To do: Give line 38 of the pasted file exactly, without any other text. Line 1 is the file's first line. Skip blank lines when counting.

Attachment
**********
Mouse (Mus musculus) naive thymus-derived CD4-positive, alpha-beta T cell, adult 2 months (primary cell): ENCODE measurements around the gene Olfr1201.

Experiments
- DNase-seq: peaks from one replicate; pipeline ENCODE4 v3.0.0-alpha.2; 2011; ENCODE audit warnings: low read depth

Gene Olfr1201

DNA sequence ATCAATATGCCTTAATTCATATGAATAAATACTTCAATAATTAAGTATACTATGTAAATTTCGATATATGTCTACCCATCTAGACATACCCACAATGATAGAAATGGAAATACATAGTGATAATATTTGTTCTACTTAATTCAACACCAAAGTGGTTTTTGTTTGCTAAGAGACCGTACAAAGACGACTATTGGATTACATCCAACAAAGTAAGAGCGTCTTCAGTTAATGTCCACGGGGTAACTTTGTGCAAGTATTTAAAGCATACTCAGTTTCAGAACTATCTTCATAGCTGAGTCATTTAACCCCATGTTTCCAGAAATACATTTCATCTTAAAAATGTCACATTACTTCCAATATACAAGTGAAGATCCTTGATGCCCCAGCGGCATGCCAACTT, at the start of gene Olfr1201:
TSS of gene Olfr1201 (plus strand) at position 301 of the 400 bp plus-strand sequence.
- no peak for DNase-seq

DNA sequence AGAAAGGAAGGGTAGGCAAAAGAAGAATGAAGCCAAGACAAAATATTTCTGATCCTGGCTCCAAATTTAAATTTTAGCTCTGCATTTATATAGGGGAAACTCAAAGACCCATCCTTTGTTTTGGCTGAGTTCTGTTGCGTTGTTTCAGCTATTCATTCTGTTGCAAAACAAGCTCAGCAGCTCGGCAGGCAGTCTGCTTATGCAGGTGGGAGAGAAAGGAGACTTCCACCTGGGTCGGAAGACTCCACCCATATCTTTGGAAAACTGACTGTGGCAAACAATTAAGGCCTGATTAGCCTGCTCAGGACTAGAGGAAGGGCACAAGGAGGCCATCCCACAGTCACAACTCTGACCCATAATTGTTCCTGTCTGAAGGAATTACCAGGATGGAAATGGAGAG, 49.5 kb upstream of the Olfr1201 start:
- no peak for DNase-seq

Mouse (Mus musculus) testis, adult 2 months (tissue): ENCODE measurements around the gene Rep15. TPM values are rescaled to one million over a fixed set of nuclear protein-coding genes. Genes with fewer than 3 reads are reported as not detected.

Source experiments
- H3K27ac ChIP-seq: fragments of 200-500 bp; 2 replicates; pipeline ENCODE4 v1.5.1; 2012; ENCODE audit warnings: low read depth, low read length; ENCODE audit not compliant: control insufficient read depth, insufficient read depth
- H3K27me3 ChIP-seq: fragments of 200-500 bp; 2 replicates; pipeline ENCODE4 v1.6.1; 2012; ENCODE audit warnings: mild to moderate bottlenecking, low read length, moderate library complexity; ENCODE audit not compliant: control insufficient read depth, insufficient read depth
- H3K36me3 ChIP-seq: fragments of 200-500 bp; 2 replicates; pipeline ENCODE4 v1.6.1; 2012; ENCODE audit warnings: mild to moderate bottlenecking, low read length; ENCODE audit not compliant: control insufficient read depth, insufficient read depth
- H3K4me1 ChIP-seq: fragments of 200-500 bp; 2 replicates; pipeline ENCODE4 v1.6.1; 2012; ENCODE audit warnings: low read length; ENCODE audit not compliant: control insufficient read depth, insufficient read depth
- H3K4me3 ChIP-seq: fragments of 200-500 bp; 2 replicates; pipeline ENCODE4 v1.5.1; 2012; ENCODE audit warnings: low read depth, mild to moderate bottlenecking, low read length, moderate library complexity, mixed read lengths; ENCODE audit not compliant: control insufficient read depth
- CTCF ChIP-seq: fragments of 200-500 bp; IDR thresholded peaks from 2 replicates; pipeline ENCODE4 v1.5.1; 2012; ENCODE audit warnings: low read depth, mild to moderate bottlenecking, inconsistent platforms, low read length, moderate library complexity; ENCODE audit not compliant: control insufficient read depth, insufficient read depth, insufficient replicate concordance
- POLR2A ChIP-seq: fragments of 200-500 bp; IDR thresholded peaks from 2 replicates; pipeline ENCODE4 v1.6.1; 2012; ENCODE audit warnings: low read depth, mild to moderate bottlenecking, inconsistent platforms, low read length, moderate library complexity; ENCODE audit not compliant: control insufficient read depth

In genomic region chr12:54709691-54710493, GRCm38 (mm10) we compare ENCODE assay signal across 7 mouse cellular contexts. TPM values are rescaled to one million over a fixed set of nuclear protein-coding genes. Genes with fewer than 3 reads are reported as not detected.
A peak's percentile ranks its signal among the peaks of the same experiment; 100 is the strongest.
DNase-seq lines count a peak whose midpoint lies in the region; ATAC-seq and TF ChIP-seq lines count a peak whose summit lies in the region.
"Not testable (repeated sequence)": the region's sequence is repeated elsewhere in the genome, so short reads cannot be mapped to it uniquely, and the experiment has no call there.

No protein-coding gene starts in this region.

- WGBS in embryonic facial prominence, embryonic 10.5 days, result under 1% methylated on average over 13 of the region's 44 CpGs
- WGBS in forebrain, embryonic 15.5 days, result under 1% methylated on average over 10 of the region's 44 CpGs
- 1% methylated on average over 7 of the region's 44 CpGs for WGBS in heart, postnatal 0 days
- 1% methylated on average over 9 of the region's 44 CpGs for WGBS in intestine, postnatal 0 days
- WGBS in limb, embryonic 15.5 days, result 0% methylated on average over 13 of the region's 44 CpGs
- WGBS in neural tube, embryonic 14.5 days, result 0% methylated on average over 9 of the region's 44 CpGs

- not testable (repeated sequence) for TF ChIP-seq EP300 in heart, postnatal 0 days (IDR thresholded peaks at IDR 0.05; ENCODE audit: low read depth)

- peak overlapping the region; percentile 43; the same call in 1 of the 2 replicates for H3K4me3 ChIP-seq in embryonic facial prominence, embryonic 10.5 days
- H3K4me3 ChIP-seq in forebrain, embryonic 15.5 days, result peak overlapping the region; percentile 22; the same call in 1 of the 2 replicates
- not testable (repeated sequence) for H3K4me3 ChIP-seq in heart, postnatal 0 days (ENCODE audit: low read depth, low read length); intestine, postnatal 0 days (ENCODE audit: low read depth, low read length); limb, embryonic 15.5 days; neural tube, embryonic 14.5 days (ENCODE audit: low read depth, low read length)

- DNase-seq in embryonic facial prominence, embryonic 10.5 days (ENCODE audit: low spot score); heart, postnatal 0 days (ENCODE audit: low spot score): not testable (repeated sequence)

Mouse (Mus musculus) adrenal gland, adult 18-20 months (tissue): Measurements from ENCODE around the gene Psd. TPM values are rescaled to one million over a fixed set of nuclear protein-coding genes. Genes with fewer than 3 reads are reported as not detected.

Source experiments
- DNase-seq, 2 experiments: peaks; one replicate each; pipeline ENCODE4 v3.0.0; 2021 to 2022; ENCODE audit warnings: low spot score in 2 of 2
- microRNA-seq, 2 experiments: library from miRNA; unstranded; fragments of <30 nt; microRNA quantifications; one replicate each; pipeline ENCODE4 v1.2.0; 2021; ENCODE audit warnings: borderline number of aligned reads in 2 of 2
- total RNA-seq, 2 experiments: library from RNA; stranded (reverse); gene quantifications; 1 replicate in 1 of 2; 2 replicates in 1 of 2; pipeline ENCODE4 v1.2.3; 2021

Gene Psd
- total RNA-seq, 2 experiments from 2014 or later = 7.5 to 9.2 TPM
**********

- microRNA-seq, 2 experiments: library from miRNA; unstranded; fragments of <30 nt; microRNA quantifications; one replicate each; pipeline ENCODE4 v1.2.0; 2021; ENCODE audit warnings: borderline number of aligned reads in 2 of 2